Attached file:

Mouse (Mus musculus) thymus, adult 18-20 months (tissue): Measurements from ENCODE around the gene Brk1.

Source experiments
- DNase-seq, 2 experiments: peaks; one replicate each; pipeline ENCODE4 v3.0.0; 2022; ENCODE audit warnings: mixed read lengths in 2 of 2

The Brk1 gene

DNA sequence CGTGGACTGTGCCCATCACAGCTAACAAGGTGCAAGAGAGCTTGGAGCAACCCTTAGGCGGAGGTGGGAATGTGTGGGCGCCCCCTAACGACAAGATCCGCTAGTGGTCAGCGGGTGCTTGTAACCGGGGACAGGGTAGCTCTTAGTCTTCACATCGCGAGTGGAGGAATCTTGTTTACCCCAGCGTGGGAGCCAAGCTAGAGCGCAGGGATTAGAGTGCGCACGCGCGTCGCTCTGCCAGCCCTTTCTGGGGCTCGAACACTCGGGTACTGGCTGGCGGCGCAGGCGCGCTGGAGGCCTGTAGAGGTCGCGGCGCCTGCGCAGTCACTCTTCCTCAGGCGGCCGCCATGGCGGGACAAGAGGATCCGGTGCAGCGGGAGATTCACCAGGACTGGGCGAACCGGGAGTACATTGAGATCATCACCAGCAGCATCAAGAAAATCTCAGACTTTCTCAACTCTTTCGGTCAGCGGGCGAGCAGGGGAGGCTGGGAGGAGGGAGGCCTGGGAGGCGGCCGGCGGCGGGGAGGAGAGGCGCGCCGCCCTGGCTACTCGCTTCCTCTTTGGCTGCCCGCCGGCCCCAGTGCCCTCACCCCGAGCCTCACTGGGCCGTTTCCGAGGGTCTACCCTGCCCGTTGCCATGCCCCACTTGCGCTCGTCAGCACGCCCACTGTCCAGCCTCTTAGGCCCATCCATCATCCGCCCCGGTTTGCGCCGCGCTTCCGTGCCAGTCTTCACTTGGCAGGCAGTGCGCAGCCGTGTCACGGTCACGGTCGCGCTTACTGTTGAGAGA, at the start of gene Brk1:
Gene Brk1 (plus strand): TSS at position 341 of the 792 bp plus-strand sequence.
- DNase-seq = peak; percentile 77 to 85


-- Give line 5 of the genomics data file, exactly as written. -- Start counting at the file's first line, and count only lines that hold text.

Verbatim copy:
DNA sequence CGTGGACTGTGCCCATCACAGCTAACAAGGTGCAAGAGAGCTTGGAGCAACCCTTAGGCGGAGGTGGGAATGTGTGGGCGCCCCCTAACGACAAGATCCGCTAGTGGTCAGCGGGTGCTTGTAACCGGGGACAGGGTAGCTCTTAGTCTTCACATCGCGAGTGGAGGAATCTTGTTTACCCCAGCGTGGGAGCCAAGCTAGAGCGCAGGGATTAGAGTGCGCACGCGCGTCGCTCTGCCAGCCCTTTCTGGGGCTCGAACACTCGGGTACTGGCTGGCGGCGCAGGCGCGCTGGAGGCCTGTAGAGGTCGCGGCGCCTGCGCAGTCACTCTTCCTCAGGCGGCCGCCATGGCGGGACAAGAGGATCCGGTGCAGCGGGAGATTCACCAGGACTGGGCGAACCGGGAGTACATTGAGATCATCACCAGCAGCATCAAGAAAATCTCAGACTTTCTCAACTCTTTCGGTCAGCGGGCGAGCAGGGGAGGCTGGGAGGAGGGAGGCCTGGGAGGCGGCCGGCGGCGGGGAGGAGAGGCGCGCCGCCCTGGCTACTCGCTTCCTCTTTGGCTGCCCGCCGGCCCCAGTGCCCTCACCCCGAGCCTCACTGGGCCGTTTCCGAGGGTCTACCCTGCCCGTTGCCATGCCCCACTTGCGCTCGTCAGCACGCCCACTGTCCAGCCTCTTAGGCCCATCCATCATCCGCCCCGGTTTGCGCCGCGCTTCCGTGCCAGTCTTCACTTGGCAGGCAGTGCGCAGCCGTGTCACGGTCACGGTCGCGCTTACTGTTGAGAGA, at the start of gene Brk1: